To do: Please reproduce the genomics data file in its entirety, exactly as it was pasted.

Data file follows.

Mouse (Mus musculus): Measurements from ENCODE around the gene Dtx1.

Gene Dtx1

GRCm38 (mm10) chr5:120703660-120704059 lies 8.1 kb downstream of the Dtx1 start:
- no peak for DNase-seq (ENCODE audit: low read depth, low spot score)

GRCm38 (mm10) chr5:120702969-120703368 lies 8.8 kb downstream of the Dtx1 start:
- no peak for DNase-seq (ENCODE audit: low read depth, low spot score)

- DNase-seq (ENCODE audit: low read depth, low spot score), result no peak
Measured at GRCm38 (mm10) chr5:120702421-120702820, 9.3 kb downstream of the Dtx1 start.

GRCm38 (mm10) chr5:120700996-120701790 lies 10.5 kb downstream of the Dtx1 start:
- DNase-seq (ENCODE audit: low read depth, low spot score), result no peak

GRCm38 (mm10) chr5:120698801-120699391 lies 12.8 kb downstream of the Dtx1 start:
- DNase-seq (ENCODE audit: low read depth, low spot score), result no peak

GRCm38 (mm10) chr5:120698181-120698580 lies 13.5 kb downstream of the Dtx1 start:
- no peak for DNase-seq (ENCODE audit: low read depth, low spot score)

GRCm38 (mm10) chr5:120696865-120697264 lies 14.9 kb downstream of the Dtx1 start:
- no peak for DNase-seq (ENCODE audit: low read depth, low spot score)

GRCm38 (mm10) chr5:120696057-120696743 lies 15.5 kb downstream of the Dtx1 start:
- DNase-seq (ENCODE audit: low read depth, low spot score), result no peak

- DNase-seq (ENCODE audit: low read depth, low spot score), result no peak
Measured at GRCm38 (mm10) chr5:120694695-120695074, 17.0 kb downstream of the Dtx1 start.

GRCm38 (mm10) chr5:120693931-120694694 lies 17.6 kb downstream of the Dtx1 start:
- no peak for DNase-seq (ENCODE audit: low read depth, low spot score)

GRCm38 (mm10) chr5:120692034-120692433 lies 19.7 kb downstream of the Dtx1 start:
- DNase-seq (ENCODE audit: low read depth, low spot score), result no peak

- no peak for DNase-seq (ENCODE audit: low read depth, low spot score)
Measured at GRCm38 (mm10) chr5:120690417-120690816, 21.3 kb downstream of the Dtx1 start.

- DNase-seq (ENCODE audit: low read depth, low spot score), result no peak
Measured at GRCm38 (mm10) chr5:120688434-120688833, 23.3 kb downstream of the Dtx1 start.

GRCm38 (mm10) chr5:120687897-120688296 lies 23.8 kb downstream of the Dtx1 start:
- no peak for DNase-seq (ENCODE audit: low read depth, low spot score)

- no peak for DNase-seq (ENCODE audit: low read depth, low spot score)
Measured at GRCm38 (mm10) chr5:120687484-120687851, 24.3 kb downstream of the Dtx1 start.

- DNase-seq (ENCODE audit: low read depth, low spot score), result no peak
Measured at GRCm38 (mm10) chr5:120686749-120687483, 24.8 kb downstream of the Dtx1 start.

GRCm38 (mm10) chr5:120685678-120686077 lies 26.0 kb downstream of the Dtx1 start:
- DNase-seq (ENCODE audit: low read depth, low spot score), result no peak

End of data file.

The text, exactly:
Mouse (Mus musculus): Measurements from ENCODE around the gene Dtx1.

Gene Dtx1

GRCm38 (mm10) chr5:120703660-120704059 lies 8.1 kb downstream of the Dtx1 start:
- no peak for DNase-seq (ENCODE audit: low read depth, low spot score)

GRCm38 (mm10) chr5:120702969-120703368 lies 8.8 kb downstream of the Dtx1 start:
- no peak for DNase-seq (ENCODE audit: low read depth, low spot score)

- DNase-seq (ENCODE audit: low read depth, low spot score), result no peak
Measured at GRCm38 (mm10) chr5:120702421-120702820, 9.3 kb downstream of the Dtx1 start.

GRCm38 (mm10) chr5:120700996-120701790 lies 10.5 kb downstream of the Dtx1 start:
- DNase-seq (ENCODE audit: low read depth, low spot score), result no peak

GRCm38 (mm10) chr5:120698801-120699391 lies 12.8 kb downstream of the Dtx1 start:
- DNase-seq (ENCODE audit: low read depth, low spot score), result no peak

GRCm38 (mm10) chr5:120698181-120698580 lies 13.5 kb downstream of the Dtx1 start:
- no peak for DNase-seq (ENCODE audit: low read depth, low spot score)

GRCm38 (mm10) chr5:120696865-120697264 lies 14.9 kb downstream of the Dtx1 start:
- no peak for DNase-seq (ENCODE audit: low read depth, low spot score)

GRCm38 (mm10) chr5:120696057-120696743 lies 15.5 kb downstream of the Dtx1 start:
- DNase-seq (ENCODE audit: low read depth, low spot score), result no peak

- DNase-seq (ENCODE audit: low read depth, low spot score), result no peak
Measured at GRCm38 (mm10) chr5:120694695-120695074, 17.0 kb downstream of the Dtx1 start.

GRCm38 (mm10) chr5:120693931-120694694 lies 17.6 kb downstream of the Dtx1 start:
- no peak for DNase-seq (ENCODE audit: low read depth, low spot score)

GRCm38 (mm10) chr5:120692034-120692433 lies 19.7 kb downstream of the Dtx1 start:
- DNase-seq (ENCODE audit: low read depth, low spot score), result no peak

- no peak for DNase-seq (ENCODE audit: low read depth, low spot score)
Measured at GRCm38 (mm10) chr5:120690417-120690816, 21.3 kb downstream of the Dtx1 start.

- DNase-seq (ENCODE audit: low read depth, low spot score), result no peak
Measured at GRCm38 (mm10) chr5:120688434-120688833, 23.3 kb downstream of the Dtx1 start.

GRCm38 (mm10) chr5:120687897-120688296 lies 23.8 kb downstream of the Dtx1 start:
- no peak for DNase-seq (ENCODE audit: low read depth, low spot score)

- no peak for DNase-seq (ENCODE audit: low read depth, low spot score)
Measured at GRCm38 (mm10) chr5:120687484-120687851, 24.3 kb downstream of the Dtx1 start.

- DNase-seq (ENCODE audit: low read depth, low spot score), result no peak
Measured at GRCm38 (mm10) chr5:120686749-120687483, 24.8 kb downstream of the Dtx1 start.

GRCm38 (mm10) chr5:120685678-120686077 lies 26.0 kb downstream of the Dtx1 start:
- DNase-seq (ENCODE audit: low read depth, low spot score), result no peak